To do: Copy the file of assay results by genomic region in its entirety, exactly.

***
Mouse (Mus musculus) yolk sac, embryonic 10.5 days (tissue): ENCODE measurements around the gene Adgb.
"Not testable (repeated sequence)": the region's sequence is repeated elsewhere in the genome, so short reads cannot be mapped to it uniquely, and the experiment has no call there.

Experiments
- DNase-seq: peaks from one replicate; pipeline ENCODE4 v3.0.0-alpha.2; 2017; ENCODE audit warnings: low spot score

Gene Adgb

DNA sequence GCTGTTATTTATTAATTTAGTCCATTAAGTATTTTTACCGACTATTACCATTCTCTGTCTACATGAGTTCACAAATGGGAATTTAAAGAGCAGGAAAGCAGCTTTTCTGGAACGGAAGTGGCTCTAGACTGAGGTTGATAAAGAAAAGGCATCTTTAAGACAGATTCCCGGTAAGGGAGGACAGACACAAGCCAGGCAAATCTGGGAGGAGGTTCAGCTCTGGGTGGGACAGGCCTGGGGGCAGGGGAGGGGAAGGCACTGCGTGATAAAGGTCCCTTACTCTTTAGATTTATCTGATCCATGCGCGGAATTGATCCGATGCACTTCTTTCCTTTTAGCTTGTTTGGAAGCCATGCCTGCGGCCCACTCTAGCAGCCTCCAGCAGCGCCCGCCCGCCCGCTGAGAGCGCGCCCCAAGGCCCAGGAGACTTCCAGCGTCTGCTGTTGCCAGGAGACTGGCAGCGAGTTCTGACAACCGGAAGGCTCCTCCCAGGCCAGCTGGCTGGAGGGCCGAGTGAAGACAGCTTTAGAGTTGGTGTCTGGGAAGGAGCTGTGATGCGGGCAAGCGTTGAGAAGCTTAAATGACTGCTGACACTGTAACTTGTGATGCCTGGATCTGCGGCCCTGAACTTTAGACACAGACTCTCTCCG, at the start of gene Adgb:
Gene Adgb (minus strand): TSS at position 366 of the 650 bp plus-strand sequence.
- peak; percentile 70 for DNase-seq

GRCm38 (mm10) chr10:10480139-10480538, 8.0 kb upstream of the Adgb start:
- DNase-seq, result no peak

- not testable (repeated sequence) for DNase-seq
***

Mouse (Mus musculus) yolk sac, embryonic 10.5 days (tissue): ENCODE measurements around the gene Adgb.
"Not testable (repeated sequence)": the region's sequence is repeated elsewhere in the genome, so short reads cannot be mapped to it uniquely, and the experiment has no call there.

Experiments
- DNase-seq: peaks from one replicate; pipeline ENCODE4 v3.0.0-alpha.2; 2017; ENCODE audit warnings: low spot score

Gene Adgb

DNA sequence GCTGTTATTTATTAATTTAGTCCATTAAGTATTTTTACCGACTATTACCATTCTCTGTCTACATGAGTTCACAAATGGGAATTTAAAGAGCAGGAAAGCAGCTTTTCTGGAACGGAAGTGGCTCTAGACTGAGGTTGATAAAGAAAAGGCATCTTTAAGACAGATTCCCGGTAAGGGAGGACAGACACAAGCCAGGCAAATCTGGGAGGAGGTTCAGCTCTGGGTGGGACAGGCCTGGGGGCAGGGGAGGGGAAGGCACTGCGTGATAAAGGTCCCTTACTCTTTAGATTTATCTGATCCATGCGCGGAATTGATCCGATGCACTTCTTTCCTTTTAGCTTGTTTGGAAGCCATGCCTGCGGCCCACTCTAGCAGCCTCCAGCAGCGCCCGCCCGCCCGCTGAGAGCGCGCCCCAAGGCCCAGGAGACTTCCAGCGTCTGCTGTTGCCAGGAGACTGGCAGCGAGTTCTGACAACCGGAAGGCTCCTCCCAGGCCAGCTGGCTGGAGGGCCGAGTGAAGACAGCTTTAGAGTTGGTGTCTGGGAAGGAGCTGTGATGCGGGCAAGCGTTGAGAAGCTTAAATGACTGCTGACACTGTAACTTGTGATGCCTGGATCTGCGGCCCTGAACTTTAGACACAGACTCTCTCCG, at the start of gene Adgb:
Gene Adgb (minus strand): TSS at position 366 of the 650 bp plus-strand sequence.
- peak; percentile 70 for DNase-seq

GRCm38 (mm10) chr10:10480139-10480538, 8.0 kb upstream of the Adgb start:
- DNase-seq, result no peak

- not testable (repeated sequence) for DNase-seq